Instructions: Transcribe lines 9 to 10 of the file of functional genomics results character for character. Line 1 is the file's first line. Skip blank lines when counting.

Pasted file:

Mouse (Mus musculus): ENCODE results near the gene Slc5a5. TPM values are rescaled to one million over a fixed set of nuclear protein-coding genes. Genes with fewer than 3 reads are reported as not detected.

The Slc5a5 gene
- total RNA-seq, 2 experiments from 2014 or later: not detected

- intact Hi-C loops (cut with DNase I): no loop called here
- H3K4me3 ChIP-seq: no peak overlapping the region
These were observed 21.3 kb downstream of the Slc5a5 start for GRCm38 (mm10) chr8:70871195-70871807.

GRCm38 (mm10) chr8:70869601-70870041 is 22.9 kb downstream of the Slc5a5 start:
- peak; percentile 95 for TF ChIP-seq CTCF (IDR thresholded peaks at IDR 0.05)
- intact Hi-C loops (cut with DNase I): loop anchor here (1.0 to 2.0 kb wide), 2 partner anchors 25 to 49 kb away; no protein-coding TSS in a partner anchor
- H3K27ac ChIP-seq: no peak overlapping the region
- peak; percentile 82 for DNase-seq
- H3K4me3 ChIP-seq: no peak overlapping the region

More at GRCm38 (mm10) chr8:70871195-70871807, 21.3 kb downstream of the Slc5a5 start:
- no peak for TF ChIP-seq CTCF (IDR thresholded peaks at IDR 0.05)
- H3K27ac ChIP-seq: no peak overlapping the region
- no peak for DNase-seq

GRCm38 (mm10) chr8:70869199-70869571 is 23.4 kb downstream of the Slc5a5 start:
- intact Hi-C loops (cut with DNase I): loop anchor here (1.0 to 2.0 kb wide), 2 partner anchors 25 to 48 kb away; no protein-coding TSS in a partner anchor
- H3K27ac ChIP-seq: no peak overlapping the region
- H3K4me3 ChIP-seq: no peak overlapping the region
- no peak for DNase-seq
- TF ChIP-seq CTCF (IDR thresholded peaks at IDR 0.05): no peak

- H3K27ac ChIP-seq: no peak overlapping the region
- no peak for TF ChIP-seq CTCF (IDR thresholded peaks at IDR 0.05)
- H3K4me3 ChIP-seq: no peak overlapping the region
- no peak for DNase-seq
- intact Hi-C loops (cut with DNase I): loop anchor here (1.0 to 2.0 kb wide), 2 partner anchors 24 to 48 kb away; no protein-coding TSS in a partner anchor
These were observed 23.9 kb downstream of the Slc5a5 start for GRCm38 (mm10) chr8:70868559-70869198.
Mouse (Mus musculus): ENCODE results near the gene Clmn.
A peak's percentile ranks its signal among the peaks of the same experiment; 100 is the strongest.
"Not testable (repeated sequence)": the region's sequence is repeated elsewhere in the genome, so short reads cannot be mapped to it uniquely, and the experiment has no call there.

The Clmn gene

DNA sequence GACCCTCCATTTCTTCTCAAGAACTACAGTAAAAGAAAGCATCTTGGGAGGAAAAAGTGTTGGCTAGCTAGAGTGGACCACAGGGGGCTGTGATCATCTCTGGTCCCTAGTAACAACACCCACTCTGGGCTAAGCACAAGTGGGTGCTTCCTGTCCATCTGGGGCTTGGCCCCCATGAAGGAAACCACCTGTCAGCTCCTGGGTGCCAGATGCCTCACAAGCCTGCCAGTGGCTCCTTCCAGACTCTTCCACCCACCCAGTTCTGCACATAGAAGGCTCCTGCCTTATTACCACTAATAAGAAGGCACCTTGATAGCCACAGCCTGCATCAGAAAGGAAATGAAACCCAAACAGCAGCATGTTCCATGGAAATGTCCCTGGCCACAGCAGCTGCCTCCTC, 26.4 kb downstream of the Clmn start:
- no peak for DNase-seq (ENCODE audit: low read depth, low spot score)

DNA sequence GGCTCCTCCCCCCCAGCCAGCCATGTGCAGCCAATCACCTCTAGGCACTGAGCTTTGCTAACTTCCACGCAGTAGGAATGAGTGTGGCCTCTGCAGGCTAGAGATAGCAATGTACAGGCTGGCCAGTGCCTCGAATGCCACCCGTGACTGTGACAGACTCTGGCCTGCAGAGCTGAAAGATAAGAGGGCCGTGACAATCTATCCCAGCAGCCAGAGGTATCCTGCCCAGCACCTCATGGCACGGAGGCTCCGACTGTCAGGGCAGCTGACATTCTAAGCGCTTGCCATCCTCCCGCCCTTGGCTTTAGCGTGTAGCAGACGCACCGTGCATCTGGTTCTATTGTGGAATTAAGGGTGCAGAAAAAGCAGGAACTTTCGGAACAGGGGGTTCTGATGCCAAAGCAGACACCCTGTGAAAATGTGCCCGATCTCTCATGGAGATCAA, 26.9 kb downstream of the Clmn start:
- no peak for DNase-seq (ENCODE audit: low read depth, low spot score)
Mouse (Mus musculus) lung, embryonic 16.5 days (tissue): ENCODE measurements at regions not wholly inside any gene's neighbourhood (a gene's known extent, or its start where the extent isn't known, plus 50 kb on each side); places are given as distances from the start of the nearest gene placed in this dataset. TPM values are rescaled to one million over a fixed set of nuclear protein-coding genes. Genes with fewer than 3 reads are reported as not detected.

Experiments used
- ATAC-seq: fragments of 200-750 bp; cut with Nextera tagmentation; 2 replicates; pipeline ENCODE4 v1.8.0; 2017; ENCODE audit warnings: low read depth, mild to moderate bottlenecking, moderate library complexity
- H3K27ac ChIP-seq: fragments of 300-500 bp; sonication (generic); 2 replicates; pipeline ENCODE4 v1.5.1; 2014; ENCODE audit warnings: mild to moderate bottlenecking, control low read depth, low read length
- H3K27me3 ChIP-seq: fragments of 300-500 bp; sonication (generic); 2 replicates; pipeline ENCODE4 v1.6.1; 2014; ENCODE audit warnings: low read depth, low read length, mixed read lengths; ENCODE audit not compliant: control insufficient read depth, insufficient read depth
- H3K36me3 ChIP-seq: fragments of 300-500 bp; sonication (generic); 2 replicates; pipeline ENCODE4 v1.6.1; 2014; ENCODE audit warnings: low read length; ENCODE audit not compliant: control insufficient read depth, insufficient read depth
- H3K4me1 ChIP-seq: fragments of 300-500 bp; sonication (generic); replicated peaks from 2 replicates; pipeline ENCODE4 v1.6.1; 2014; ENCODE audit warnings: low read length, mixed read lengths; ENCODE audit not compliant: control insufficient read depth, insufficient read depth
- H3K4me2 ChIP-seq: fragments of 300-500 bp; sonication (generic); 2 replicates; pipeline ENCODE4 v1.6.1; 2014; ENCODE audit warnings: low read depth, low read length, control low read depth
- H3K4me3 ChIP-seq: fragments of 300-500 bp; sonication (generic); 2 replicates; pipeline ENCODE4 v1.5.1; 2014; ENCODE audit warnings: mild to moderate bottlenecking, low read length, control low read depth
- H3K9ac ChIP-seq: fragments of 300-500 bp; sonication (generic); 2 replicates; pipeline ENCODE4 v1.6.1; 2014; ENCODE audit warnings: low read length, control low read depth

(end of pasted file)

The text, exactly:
- intact Hi-C loops (cut with DNase I): loop anchor here (1.0 to 2.0 kb wide), 2 partner anchors 25 to 49 kb away; no protein-coding TSS in a partner anchor
- H3K27ac ChIP-seq: no peak overlapping the region